Updated: Apr 16, 2019
Yes, I start my day with coffee! A few small changes to your morning brew will leave with longer lasting energy and the confidence of a health and environmental warrior.
As the most widely used mood-altering drug in the world, and one of the top 100 most trades goods worldwide (not the second as once claimed) the coffee debate continues. To brew or not to brew, that is the question. Some studies claim that coffee consumption will lower your risk of cardiovascular disease, type II diabetes, and Parkinson's and Alzheimer's disease, while boosting exercise performance, helping to burn fat during exercise, reduce pain, promote weight loss, increase concentration and reduce the risk of suicide.
Other studies claim that coffee consumption negatively affects blood sugar levels (and thus weight loss), negatively impacts digestion, increases anxiety, contributes to insomnia, stains your teeth and contributes to enamel erosion, and has detrimental effects to those with adrenal fatigue and hypertension, not to mention a heavy impact on your wallet.
Here are few considerations as you determine what's best for you.
1. Coffee beans do have antioxidant properties, but how the beans are grown and harvested affects the quality of those antioxidants. Worse yet, the pesticides sprayed on the beans pose an even bigger problem. Look for the terms "certified organic", "shade grown" and if you're an over-achiever, the "bird friendly" certification is shade grown, certified organic, and meets fair-trade requirements. Talk about a triple win. The higher the coffee standards, the higher the antioxidants as well. *Note, the terms "organically grown" and "certified organic" are not the same thing; choose certified organic. Between the terms "Fair Trade Certified' and "Fairtrade" choose "Fairtrade", as these standards are higher. Tricky, tricky...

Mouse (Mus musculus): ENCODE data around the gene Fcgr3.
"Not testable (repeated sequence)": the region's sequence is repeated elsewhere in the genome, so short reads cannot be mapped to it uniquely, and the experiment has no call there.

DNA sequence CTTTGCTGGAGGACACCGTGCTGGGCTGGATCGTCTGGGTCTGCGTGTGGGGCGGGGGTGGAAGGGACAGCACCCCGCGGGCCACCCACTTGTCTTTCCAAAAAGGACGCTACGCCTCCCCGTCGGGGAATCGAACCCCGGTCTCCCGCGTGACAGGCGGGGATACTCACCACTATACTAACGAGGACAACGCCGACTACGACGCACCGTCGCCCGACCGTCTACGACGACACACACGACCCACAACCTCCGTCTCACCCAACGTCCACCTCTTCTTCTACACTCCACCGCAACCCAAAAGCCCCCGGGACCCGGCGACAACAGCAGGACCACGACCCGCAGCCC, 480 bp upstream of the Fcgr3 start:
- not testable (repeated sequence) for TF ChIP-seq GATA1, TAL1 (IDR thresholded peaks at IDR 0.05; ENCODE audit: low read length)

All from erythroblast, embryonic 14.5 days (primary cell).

2. Caffeine is an addictive substance that has no nutritional benefits on its own. Coffee is a CNS stimulant and can have negative side effects when used in any amount. For those with adrenal fatigue (which I think affects many more Americans than we realize) caffeine consumption will only make the symptoms worse.
As someone who has dealt with adrenal fatigue after many years of powering through college, work, and life, restoring my adrenals has given me longer lasting energy than any cup of joe.
What we add to our coffee has just as big an impact on our health as the coffee itself. Sugar is an even more addictive substance than coffee (and will one day be classified as a drug) while the standard milk and cream offered in most coffee shops is produced from non-organic, corn-fed cows. I support and recommend unsweetened coffee with unsweetened milk alternatives or organic milks if you tolerate dairy. Keep the coffee to under 20oz a day and cut yourself off at least eight hours before bed for restful sleep.
Final thoughts: There is an implication of morality around food, that the more pure we eat the better human we are. What a bunch of crap. Whatever you choose to eat or drink, organic or conventional, don't buy into the idea that you'd be a better human if you only ate according to labels and names.